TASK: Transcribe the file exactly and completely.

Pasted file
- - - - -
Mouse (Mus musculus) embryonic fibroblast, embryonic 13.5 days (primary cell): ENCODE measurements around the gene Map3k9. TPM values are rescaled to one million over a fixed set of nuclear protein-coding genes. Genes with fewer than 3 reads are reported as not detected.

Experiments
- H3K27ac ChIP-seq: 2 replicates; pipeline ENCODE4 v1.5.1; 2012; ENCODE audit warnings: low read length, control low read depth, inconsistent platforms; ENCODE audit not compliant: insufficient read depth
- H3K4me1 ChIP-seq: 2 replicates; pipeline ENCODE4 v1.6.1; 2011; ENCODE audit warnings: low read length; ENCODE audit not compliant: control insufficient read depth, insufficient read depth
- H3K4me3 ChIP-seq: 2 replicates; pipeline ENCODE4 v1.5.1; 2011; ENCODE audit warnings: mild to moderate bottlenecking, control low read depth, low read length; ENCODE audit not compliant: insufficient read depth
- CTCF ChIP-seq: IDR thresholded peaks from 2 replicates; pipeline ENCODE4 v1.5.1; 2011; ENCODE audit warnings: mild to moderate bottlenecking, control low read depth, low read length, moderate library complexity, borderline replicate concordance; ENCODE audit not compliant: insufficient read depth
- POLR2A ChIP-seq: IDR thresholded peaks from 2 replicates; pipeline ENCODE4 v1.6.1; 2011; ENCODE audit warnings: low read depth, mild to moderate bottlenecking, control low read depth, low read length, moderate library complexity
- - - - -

Mouse (Mus musculus) embryonic fibroblast, embryonic 13.5 days (primary cell): ENCODE measurements around the gene Map3k9. TPM values are rescaled to one million over a fixed set of nuclear protein-coding genes. Genes with fewer than 3 reads are reported as not detected.

Experiments
- H3K27ac ChIP-seq: 2 replicates; pipeline ENCODE4 v1.5.1; 2012; ENCODE audit warnings: low read length, control low read depth, inconsistent platforms; ENCODE audit not compliant: insufficient read depth
- H3K4me1 ChIP-seq: 2 replicates; pipeline ENCODE4 v1.6.1; 2011; ENCODE audit warnings: low read length; ENCODE audit not compliant: control insufficient read depth, insufficient read depth
- H3K4me3 ChIP-seq: 2 replicates; pipeline ENCODE4 v1.5.1; 2011; ENCODE audit warnings: mild to moderate bottlenecking, control low read depth, low read length; ENCODE audit not compliant: insufficient read depth
- CTCF ChIP-seq: IDR thresholded peaks from 2 replicates; pipeline ENCODE4 v1.5.1; 2011; ENCODE audit warnings: mild to moderate bottlenecking, control low read depth, low read length, moderate library complexity, borderline replicate concordance; ENCODE audit not compliant: insufficient read depth
- POLR2A ChIP-seq: IDR thresholded peaks from 2 replicates; pipeline ENCODE4 v1.6.1; 2011; ENCODE audit warnings: low read depth, mild to moderate bottlenecking, control low read depth, low read length, moderate library complexity